Councillor Carlone opened the meeting at 6:13 PM and stated the purpose.  He introduced the invited guests.  He stated that a presentation will be made by CDD.  He stated that all parties understand the difficulty of transportation in the area. The challenges include connectivity with the MBTA's subway and bus services, traffic coming off of Route 2, congestion along the Alewife Brook Parkway, and the lack of pedestrian and bicycle connections across the Fitchburg Line Commuter Rail tracks.  The pace of development has been astounding.  Development has its own lifecycle and economic factors are difficult to control.  The flood plain issues are acknowledged and the open space needs to be maintained.  The big challenge is how to knit all pieces together to make a whole (something greater than what now exists). He outlined the format of the meeting.  Public comment will be 3 minutes.  

Mr. Dash and Mr. Deignan began the presentation (ATTACHMENT A).

Mr. Dash spoke on the Alewife area.  He started with the planning done in the 1990's.  An assessment was done on traffic.  The city wide zoning was to reduce commercial growth by 1/3 across the city.   This was to give an incentive to build residential.  The traffic issues are in the peak times.  The city would prefer residential be built rather than commercial. The third area was the creation of mixed use areas in the city.  ECAP zoning was done.  He spoke about the Concord/Alewife key transportation concepts; create an enhanced environment for pedestrians and bikeways, connect the quadrangle and the triangle, improvement of internal connection with the Quadrangle and open space connections.  He stated that walking along the wetlands is possible.  The transportation issues - what is the deal with all the traffic and the traffic that moves through the area and travels through Cambridge.  Single Occupancy Vehicle trips are not encouraged.  Use of bikes and giving bus pass will aid this. The shift from commercial to residential during peak hours was accomplished.  A certain threshold was needed to encourage more walking and biking.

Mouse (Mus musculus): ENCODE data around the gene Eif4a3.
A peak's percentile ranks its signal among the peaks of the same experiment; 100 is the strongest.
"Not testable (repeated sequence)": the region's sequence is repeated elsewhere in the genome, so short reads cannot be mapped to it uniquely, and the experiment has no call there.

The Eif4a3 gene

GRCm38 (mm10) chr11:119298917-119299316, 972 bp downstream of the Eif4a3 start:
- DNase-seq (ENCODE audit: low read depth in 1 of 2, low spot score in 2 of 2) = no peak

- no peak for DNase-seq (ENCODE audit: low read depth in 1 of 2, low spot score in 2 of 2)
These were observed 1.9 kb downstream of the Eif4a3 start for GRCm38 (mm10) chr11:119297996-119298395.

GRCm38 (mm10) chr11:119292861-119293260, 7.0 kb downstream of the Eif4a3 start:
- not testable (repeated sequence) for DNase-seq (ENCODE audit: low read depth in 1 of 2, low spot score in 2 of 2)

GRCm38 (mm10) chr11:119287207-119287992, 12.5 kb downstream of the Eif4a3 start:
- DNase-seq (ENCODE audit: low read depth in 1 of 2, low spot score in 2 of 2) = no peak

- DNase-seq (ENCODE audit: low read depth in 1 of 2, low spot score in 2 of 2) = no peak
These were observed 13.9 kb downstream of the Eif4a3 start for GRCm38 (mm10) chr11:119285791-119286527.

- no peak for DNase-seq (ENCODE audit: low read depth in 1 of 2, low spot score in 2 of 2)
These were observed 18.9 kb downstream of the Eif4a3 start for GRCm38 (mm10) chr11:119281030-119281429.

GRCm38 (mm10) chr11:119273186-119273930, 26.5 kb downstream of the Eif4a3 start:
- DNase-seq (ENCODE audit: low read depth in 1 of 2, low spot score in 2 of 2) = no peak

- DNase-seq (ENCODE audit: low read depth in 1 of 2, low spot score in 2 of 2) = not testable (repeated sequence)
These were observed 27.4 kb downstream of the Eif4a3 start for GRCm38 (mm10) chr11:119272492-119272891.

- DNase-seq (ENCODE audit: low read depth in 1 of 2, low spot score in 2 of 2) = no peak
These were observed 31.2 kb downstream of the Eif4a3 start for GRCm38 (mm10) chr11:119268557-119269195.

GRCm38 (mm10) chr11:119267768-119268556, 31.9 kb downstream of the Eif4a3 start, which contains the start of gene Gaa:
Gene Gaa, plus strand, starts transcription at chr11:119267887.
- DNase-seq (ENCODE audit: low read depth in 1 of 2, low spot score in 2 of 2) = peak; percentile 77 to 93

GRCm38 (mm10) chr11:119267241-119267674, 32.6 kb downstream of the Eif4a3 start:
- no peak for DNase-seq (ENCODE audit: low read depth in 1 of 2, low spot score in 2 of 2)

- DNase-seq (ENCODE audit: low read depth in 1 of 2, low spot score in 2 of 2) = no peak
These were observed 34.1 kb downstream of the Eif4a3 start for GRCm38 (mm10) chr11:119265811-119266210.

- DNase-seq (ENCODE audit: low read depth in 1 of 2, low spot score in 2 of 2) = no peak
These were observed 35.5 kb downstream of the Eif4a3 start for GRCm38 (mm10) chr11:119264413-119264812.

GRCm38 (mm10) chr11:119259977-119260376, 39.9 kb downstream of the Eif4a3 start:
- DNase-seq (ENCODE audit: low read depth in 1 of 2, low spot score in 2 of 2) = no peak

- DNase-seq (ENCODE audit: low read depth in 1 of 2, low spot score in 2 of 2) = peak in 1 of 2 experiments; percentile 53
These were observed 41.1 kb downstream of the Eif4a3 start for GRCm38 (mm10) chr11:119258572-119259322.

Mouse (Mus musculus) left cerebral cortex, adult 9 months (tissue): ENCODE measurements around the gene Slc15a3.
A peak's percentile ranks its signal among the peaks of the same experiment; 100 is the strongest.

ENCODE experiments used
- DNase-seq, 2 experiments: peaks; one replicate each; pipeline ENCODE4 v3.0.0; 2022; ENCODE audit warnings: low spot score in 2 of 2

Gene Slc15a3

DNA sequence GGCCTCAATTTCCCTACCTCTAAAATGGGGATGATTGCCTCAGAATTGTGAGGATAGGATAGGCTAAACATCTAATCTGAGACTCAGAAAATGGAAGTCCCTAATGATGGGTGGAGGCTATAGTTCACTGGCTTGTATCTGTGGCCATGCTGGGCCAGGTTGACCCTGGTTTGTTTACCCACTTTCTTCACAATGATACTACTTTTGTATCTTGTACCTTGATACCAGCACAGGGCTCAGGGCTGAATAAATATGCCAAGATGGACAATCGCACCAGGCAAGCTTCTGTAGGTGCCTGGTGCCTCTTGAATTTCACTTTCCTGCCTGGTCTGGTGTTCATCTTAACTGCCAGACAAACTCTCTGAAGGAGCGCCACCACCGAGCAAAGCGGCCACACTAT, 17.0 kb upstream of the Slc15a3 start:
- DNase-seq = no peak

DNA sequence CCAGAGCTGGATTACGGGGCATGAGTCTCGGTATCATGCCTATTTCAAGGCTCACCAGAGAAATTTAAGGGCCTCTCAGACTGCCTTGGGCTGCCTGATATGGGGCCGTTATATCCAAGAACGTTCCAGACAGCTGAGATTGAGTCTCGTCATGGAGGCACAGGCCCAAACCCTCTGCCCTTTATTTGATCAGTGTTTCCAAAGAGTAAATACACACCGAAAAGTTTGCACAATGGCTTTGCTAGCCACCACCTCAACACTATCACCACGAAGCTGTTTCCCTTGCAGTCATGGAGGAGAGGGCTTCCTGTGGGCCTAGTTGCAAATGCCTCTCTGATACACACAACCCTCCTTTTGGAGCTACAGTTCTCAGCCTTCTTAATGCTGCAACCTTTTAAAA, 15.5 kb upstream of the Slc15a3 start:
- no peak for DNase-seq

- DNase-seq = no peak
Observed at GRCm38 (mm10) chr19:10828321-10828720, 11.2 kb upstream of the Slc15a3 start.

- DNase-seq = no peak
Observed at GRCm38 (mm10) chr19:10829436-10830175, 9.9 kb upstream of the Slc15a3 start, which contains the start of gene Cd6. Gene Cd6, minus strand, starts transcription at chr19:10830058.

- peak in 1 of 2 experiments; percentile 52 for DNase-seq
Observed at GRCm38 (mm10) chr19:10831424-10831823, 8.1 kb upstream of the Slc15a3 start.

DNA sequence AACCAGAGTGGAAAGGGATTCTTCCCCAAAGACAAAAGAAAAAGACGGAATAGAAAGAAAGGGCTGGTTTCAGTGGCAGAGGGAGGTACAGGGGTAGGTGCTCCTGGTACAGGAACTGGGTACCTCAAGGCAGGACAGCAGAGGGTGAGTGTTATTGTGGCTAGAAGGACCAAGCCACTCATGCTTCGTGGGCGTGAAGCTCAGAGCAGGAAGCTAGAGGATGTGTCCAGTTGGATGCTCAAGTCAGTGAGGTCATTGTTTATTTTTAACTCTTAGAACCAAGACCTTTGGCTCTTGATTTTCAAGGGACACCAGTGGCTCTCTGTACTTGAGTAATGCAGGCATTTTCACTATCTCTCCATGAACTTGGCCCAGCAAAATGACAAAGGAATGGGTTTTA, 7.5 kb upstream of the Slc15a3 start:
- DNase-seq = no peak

In the Concord/Alewife plan there is now a 50/50 residential split. Residential development has been very strong in this area because of the Red Line.  North Cambridge, Porter and Davis Squares became very attractive places to live.  Alewife is a reasonable and nice place to live.  Mr. Dash presented a chart for projects permitted and proposed in Alewife.  In NorthPoint in 2002 housing was permitted and has been continued.  He stated that the development on the chart show the footprint and the roadway connections.  The map (ATTACHMENT B) showed the Alewife transportation connections.  The Fresh Pond Shopping Center was discussed and a roadway structure was put into place if the construction occurs in this area.